Progress toward the United States assuming a global leadership role as requested through multilateral engagement in health is less apparent. As of 2015, the United States was assessed at 28 percent of the UN peacekeeping budget and 22 percent of the regular budget (UN, 2016, 2017), and 22 percent of the overall WHO budget (WHO, 2015). However, a significant proportion of this funding still is unpaid (WHO, 2017). The 2009 G20 meeting included food security but not water; however, at the 2009 G8 summit President Obama announced plans for increased investment in global food security.8
In surveillance, a focus of the 1997 report’s recommendations, progress at the global level includes the International Health Regulations (established in 2005) and the CDC Country Partnerships for Integrated Disease Surveillance and Response Implementation, which seeks to make surveillance and laboratory data more usable by public health managers and other decision makers in improving detection and response to health problems in African countries (CDC, 2017). The Global Outbreak Alert and Response Network (WHO, n.d.) (2000) is a collaboration to guide technical expertise on the ground during disease outbreaks that pose an international threat.9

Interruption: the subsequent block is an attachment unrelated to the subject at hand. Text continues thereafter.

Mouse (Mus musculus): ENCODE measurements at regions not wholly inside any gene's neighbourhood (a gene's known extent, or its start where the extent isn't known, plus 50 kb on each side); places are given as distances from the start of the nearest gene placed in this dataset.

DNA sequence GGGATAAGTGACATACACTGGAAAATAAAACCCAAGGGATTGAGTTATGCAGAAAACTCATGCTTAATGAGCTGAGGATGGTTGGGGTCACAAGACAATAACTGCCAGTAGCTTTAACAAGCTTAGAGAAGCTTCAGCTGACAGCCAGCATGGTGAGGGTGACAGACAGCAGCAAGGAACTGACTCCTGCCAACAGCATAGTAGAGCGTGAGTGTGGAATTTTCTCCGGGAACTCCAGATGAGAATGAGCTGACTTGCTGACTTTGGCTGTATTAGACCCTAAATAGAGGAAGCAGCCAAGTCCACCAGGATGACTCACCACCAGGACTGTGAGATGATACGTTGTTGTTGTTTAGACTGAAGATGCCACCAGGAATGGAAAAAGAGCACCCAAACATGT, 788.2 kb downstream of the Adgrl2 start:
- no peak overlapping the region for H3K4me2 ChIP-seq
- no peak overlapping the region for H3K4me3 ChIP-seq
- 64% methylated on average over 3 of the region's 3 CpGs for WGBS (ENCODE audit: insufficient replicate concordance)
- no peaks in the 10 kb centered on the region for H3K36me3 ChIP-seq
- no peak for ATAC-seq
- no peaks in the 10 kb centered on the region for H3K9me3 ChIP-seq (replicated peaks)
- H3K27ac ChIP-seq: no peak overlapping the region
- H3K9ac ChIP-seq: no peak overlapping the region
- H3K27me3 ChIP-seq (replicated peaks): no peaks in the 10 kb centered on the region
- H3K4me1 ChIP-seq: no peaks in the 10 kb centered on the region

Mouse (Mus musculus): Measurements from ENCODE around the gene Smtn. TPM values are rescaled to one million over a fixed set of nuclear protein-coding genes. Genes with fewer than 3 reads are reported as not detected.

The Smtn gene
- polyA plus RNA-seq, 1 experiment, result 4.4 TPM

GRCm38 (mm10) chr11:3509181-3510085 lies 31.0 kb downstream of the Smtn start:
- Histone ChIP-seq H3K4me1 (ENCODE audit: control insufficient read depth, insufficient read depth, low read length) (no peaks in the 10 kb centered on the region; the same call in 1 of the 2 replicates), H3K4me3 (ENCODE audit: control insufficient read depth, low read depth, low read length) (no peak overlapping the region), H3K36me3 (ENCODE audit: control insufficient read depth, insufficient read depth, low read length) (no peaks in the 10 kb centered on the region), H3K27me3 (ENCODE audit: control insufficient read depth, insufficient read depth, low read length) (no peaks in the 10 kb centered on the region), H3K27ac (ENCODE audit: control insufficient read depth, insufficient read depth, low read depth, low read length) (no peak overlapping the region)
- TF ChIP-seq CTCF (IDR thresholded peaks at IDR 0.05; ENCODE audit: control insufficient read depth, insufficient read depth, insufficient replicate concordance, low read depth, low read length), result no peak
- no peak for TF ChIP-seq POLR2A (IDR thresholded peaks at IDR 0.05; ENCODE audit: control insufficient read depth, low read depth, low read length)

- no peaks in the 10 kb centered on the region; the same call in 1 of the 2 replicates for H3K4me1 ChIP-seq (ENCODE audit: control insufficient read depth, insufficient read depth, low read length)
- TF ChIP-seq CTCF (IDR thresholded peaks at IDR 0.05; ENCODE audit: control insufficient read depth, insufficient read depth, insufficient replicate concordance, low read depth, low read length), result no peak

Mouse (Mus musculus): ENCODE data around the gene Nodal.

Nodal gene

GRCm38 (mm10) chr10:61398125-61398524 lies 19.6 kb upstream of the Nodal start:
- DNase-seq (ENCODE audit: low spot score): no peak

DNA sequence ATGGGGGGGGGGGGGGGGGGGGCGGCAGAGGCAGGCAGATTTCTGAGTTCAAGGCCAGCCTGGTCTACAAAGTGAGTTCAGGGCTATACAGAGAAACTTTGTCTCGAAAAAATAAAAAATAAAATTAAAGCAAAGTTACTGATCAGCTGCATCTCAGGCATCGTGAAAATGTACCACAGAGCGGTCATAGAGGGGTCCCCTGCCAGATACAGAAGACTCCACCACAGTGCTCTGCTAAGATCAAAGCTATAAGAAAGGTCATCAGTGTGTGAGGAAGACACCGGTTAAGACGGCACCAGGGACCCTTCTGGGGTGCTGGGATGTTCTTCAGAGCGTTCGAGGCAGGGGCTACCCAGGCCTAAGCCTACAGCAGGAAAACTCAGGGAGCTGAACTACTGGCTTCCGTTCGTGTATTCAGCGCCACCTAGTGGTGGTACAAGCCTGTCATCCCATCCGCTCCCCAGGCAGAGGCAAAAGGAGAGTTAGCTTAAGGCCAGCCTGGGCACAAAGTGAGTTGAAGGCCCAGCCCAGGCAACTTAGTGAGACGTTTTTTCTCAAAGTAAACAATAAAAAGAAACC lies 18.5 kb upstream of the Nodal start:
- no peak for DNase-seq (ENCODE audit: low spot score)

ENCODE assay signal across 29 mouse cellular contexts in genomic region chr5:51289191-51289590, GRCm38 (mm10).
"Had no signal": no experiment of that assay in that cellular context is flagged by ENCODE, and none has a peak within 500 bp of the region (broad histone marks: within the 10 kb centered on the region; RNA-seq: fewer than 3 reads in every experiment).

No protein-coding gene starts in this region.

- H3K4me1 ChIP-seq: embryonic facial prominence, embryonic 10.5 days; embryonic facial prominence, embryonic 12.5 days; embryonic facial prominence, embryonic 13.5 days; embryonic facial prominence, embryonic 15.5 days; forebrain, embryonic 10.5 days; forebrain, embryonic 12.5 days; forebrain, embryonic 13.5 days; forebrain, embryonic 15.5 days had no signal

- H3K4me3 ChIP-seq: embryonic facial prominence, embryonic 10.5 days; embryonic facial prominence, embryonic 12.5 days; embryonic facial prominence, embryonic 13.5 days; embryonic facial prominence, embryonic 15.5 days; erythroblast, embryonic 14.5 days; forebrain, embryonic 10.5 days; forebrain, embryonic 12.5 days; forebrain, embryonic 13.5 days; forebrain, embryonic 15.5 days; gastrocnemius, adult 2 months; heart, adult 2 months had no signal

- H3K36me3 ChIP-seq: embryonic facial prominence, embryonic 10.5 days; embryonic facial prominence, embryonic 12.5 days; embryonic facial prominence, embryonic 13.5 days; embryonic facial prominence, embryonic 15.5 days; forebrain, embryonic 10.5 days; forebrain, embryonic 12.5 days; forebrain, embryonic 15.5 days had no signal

8 For example, Feed the Future (2012), is a whole-of-government approach led by USAID to address extreme poverty, undernutrition, and hunger. See more at https://www.feedthefuture.gov/about (accessed April 17, 2017).
9 In addition to these sources of surveillance data, there are informal sources, including the International Society for Infectious Diseases–Program for Monitoring Emerging Diseases (ISID, 2014), the Global Public Health Intelligence Network via Health Canada (Government of Canada, 2016), the CDC Global Disease Detection Operations Center (CDC, 2016b), and HealthMap (HealthMap, n.d.).
The 2016 publication The Neglected Dimension of Global Security recommended that WHO should generate a high-priority “watch list” of outbreaks to be released to national focal points on a daily basis and on a weekly basis to the public. However, the commission noted that reporting by countries will need to be incentivized by International Health Regulations toward a broader aim of fostering transparency in information sharing (GHRF Commission, 2016). At the national level, Homeland Security Presidential Directive 10 (2004) addresses biodefense for the 21st century (Bush, 2004). However, according to a 2016 Blue Ribbon Study Panel on Biodefense, the U.S. Department of Homeland Security (DHS) National Biosurveillance Integration Center (DHS, 2016) has been unable to meet its mandate of “integrating and analyzing data relating to human health, animal, plant, food, and environmental monitoring systems” (Blue Ribbon Study Panel on Biodefense, 2015). Thus, while much progress has been made since 1997 in surveillance at national and global levels, the 2009 H1N1 outbreak and the 2014–2015 Ebola outbreak illustrate that there is still a long way to go before countries are able to rapidly detect and report disease outbreak.